Arthritis is a general term meaning “inflammation of the joint”. To help provide smooth, pain-free motion to the joint, the bones in a joint are covered with a tough, lubricating tissue called cartilage. Osteoarthritis, the most common form of arthritis, is a degenerative joint disease that causes the layer of the cartilage to gradually wear away until bone begins to rub against bone. Knee arthritis can affect one or both knees. Symptoms of knee arthritis include pain, swelling, and stiffness. In some patients, redness, clicking, and grinding occur. In addition, some patients with knee arthritis have a feeling that the knee is collapsing or giving out on them when they are walking. The initial stages of knee arthritis treatment include over-the-counter medications such as Tylenol or over-the-counter anti-inflammatory medications as long as patients are able to tolerate those. In addition, patients with knee arthritis can try physical therapy, exercises, appropriate weight loss under the care of a physician, cortisone injections. Furthermore, there are injections for patients suffering with knee arthritis, called hyaluronic acid which can be useful for arthritis in the knee. For patients who fail conservative management, that is management without surgery, a total knee replacement may be indicated.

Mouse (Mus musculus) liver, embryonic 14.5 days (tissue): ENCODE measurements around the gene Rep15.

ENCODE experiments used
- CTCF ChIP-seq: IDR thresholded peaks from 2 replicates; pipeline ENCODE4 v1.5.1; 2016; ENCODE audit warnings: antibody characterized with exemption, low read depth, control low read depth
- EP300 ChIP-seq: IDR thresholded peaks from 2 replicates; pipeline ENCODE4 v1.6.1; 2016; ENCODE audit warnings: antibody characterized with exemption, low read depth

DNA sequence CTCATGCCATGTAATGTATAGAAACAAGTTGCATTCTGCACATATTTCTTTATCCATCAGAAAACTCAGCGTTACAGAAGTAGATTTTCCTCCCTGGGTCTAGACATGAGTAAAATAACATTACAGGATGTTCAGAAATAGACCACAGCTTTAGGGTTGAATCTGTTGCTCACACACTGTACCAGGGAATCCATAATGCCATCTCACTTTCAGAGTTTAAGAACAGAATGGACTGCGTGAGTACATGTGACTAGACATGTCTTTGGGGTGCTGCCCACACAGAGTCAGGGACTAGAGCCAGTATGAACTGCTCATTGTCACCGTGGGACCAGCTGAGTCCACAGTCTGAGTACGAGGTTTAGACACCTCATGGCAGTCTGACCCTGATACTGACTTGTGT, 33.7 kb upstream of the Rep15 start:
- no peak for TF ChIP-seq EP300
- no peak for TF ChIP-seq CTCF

Why am I so stiff in the morning or when I get up from a chair?
Arthritis causes the muscles and tendons to become tight with inactivity, which causes stiffness. Moving the joint back and forth before rising may help.
Is exercise good or bad for my arthritic joints?
Although exercise may cause discomfort, proper exercise can help nourish the cartilage, strengthen the muscles, and prolong life of joints for patients with osteoarthritis.
Will arthritis spread to other parts of my body?
There are many types of arthritis. Some types of arthritis, such as rheumatoid arthritis, almost always affect multiple joints, so it is not unusual for these types of arthritis to spread to spread from one joint to another. Some patients may have osteoarthritis in both knees and hips. Osteoarthritis does not “spread”; however, other joints may be affected, especially if you change your gait (walking pattern) to compensate from pain and lack of motion.
Should I use a cane or crutch?
If you are walking with a limp, your surgeon may recommend an assistive device. A cane can helps distribute some force away from the involved leg and mat reduce pain. It is important for patients with osteoarthritis to use a cane properly. Use a cane on the opposite hand of your affected arthritic joint. For example, if your left knee hurts, the cane goes on the right. The handle of the cane should reach your wrist when your arm is hanging at your side.